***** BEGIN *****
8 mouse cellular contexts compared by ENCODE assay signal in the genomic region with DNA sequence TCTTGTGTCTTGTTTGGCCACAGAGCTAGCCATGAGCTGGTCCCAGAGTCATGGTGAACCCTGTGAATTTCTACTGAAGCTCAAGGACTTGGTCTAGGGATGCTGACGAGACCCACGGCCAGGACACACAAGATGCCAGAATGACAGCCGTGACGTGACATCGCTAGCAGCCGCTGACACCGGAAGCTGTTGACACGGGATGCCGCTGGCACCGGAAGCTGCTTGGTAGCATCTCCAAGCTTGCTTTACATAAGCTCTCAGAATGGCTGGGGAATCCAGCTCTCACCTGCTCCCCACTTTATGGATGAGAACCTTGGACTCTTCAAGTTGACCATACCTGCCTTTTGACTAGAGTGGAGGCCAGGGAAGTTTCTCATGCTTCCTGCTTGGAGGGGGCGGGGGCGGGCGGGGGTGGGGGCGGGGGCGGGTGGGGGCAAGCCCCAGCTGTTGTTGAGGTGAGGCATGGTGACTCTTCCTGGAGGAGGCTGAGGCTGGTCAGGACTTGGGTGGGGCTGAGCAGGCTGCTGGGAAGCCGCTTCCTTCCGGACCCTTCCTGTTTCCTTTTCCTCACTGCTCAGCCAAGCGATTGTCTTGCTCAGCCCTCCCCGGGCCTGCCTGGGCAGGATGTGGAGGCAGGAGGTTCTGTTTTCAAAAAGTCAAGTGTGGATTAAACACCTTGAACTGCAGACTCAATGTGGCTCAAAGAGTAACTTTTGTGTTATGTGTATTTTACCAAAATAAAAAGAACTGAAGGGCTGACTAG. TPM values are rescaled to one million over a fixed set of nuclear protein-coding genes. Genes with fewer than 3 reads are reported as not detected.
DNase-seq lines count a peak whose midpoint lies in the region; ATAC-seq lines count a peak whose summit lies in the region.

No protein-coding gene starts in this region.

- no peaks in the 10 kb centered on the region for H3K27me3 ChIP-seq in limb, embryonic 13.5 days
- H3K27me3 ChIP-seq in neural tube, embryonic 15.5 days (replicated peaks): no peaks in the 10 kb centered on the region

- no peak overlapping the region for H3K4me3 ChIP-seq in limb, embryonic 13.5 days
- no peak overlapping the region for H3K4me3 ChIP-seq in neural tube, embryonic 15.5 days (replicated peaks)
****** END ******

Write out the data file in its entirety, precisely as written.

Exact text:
8 mouse cellular contexts compared by ENCODE assay signal in the genomic region with DNA sequence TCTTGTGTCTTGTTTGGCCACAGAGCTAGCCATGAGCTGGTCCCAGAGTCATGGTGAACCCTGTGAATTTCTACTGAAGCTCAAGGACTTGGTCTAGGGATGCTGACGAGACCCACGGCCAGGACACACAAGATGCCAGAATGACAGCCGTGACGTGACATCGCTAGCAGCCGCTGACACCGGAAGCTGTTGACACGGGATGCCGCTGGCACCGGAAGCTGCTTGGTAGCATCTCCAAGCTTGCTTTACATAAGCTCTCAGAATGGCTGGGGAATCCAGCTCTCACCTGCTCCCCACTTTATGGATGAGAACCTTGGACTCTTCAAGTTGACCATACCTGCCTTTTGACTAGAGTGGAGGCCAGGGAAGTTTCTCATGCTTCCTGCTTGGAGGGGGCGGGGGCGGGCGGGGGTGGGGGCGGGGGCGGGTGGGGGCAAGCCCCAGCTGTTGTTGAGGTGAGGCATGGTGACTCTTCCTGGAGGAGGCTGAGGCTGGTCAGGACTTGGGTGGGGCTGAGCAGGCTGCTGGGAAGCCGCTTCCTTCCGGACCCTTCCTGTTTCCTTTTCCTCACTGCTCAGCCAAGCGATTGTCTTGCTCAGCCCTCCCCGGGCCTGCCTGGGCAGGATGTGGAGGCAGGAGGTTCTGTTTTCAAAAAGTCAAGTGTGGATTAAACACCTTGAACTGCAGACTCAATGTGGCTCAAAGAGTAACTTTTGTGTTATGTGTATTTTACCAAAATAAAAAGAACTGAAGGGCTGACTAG. TPM values are rescaled to one million over a fixed set of nuclear protein-coding genes. Genes with fewer than 3 reads are reported as not detected.
DNase-seq lines count a peak whose midpoint lies in the region; ATAC-seq lines count a peak whose summit lies in the region.

No protein-coding gene starts in this region.

- no peaks in the 10 kb centered on the region for H3K27me3 ChIP-seq in limb, embryonic 13.5 days
- H3K27me3 ChIP-seq in neural tube, embryonic 15.5 days (replicated peaks): no peaks in the 10 kb centered on the region

- no peak overlapping the region for H3K4me3 ChIP-seq in limb, embryonic 13.5 days
- no peak overlapping the region for H3K4me3 ChIP-seq in neural tube, embryonic 15.5 days (replicated peaks)